Sandwiched between India and Pakistan, Kashmir has been a flash point between the two nuclear powers since 1947.
Both New Delhi and Islamabad claim all of the region – each now controls parts of it after three wars in the past 70 years.
A ceasefire agreement was reached sixteen years ago, but it has been regularly violated.
Last week there were fears India and Pakistan were on the brink of a new war.
India carried out air strikes in retaliation for a suicide bombing that killed at least 40 Indian troops in Indian-administered Kashmir.
Pakistan responded, shooting down a fighter jet and detaining its pilot, who was then returned to India as a gesture of goodwill.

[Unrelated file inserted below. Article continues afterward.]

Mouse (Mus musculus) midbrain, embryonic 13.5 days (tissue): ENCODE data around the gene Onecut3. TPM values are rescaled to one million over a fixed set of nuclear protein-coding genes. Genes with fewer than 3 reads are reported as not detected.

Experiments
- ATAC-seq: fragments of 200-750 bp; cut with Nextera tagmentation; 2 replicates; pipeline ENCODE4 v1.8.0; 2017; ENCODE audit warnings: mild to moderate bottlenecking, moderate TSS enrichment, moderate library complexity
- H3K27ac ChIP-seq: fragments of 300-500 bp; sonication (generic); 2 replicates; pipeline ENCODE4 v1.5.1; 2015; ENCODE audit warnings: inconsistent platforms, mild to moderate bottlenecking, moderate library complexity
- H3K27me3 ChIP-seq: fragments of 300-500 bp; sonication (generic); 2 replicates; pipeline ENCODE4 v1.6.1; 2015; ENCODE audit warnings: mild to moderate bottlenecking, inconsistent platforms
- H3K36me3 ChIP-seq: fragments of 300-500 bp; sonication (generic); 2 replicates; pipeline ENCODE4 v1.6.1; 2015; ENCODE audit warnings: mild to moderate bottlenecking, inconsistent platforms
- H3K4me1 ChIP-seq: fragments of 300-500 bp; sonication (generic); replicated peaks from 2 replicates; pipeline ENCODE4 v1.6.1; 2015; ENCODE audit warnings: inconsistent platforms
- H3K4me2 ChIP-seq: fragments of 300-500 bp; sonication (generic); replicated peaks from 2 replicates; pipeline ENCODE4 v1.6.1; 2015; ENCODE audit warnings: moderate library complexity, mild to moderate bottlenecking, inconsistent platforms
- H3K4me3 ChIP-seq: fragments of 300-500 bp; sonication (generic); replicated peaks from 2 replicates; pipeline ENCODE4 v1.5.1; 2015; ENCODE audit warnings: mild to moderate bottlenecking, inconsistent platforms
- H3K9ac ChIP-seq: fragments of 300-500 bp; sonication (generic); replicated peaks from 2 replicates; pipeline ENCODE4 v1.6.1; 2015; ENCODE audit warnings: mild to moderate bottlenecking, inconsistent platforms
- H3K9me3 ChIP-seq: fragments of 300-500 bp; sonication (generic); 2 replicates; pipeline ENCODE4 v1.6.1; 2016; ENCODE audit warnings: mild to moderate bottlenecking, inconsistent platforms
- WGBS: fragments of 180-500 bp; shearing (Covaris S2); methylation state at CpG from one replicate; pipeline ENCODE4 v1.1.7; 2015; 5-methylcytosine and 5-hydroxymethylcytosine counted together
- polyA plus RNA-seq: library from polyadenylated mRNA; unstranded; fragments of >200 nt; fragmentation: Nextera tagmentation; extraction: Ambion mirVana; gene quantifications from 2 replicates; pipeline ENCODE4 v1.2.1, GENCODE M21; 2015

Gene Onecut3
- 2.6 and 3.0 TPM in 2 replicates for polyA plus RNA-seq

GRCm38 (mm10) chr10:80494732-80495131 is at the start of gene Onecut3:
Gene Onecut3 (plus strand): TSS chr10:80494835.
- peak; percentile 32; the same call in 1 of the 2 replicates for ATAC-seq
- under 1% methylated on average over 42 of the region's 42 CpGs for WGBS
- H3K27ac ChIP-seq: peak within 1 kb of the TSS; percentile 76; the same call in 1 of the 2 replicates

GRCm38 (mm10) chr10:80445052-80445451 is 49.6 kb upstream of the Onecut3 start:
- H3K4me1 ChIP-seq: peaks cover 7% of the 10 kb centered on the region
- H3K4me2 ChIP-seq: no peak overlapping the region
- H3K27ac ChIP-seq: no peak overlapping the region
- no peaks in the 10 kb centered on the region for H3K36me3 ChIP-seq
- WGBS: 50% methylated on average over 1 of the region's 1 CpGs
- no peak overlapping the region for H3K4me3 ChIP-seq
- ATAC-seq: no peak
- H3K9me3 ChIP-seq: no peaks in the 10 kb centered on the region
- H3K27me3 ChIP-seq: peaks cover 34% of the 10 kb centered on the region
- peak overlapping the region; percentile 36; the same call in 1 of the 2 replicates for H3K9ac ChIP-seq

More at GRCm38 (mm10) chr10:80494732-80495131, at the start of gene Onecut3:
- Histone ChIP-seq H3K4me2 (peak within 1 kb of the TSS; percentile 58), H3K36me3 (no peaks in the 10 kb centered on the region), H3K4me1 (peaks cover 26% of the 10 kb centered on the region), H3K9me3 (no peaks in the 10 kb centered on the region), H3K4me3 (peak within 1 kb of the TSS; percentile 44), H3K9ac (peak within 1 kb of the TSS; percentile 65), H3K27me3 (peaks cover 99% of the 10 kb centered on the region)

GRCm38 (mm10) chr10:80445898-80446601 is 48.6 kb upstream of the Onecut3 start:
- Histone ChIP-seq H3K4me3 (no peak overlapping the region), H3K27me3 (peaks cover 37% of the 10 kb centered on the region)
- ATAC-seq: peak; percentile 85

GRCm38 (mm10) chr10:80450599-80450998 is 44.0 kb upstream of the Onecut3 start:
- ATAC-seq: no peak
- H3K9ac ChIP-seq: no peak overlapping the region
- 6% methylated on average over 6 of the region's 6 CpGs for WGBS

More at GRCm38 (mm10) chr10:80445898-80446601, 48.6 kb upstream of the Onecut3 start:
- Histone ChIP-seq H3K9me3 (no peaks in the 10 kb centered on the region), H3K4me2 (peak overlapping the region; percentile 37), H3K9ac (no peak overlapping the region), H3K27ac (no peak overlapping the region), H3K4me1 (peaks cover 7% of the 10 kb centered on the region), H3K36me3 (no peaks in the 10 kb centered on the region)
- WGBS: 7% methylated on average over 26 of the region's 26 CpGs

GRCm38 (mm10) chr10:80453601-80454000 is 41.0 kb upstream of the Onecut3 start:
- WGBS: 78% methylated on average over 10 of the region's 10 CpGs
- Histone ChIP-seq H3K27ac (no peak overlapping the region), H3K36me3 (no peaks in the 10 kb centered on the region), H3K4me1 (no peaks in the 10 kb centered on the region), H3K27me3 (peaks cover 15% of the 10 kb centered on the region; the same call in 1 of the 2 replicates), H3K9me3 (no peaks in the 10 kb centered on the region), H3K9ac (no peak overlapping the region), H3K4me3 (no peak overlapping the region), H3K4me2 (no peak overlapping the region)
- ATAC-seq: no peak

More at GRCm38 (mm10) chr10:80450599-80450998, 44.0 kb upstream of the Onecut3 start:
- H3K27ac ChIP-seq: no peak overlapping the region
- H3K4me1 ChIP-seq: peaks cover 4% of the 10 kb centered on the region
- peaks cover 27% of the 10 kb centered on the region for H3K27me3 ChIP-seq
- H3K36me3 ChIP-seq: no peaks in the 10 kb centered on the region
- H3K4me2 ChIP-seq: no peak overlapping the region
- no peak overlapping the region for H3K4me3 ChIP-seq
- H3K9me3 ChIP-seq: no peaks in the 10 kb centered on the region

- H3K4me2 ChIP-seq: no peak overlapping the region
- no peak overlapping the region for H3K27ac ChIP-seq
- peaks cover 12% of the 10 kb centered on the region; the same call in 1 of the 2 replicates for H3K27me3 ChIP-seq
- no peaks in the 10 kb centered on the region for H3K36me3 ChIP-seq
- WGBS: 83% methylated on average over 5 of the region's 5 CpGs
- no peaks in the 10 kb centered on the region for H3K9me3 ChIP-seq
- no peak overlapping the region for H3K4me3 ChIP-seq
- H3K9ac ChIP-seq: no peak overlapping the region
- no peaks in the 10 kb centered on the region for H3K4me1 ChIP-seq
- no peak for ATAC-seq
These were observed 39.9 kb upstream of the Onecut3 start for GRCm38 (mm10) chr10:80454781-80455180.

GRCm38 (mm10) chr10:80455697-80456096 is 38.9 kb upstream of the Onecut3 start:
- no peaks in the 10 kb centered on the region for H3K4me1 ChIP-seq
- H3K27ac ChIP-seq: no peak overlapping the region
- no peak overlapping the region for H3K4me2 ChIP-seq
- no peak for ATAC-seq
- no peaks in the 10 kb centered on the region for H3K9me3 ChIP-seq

But Indian and Pakistani forces have also exchanged heavy gunfire along the borders of Kashmir, killing at least seven people.
With recurrent clashes, is peace in this disputed Himalayan region even possible?
Presenter: Hashem Ahelbarra
Prem Shankar Jha, journalist and author of the book ‘Kashmir 1947: The Origins of a Dispute.’
Victoria Schofield, historian and specialist on Kashmir.
Ahmed Rashid, Central Asia Security Analyst .
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